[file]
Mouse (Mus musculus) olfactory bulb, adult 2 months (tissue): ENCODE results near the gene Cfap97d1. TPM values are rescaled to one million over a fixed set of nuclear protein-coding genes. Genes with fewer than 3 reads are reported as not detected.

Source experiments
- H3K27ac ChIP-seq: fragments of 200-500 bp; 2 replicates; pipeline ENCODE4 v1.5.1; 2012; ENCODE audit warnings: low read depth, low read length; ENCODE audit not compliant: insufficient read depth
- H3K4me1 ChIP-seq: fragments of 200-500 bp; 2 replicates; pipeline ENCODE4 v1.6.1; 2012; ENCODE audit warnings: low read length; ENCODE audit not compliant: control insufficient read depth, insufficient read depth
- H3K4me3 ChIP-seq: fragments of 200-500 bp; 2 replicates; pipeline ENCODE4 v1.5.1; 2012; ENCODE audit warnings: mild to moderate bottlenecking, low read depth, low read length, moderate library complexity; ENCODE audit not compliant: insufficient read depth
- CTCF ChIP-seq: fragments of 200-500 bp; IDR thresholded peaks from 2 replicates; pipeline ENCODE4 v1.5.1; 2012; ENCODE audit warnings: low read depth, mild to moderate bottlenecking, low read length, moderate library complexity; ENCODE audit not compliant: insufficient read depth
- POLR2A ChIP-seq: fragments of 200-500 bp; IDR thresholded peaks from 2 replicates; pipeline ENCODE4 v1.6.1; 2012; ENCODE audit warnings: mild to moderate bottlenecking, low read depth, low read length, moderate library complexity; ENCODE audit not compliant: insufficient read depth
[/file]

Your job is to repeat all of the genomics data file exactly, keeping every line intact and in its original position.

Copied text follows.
Mouse (Mus musculus) olfactory bulb, adult 2 months (tissue): ENCODE results near the gene Cfap97d1. TPM values are rescaled to one million over a fixed set of nuclear protein-coding genes. Genes with fewer than 3 reads are reported as not detected.

Source experiments
- H3K27ac ChIP-seq: fragments of 200-500 bp; 2 replicates; pipeline ENCODE4 v1.5.1; 2012; ENCODE audit warnings: low read depth, low read length; ENCODE audit not compliant: insufficient read depth
- H3K4me1 ChIP-seq: fragments of 200-500 bp; 2 replicates; pipeline ENCODE4 v1.6.1; 2012; ENCODE audit warnings: low read length; ENCODE audit not compliant: control insufficient read depth, insufficient read depth
- H3K4me3 ChIP-seq: fragments of 200-500 bp; 2 replicates; pipeline ENCODE4 v1.5.1; 2012; ENCODE audit warnings: mild to moderate bottlenecking, low read depth, low read length, moderate library complexity; ENCODE audit not compliant: insufficient read depth
- CTCF ChIP-seq: fragments of 200-500 bp; IDR thresholded peaks from 2 replicates; pipeline ENCODE4 v1.5.1; 2012; ENCODE audit warnings: low read depth, mild to moderate bottlenecking, low read length, moderate library complexity; ENCODE audit not compliant: insufficient read depth
- POLR2A ChIP-seq: fragments of 200-500 bp; IDR thresholded peaks from 2 replicates; pipeline ENCODE4 v1.6.1; 2012; ENCODE audit warnings: mild to moderate bottlenecking, low read depth, low read length, moderate library complexity; ENCODE audit not compliant: insufficient read depth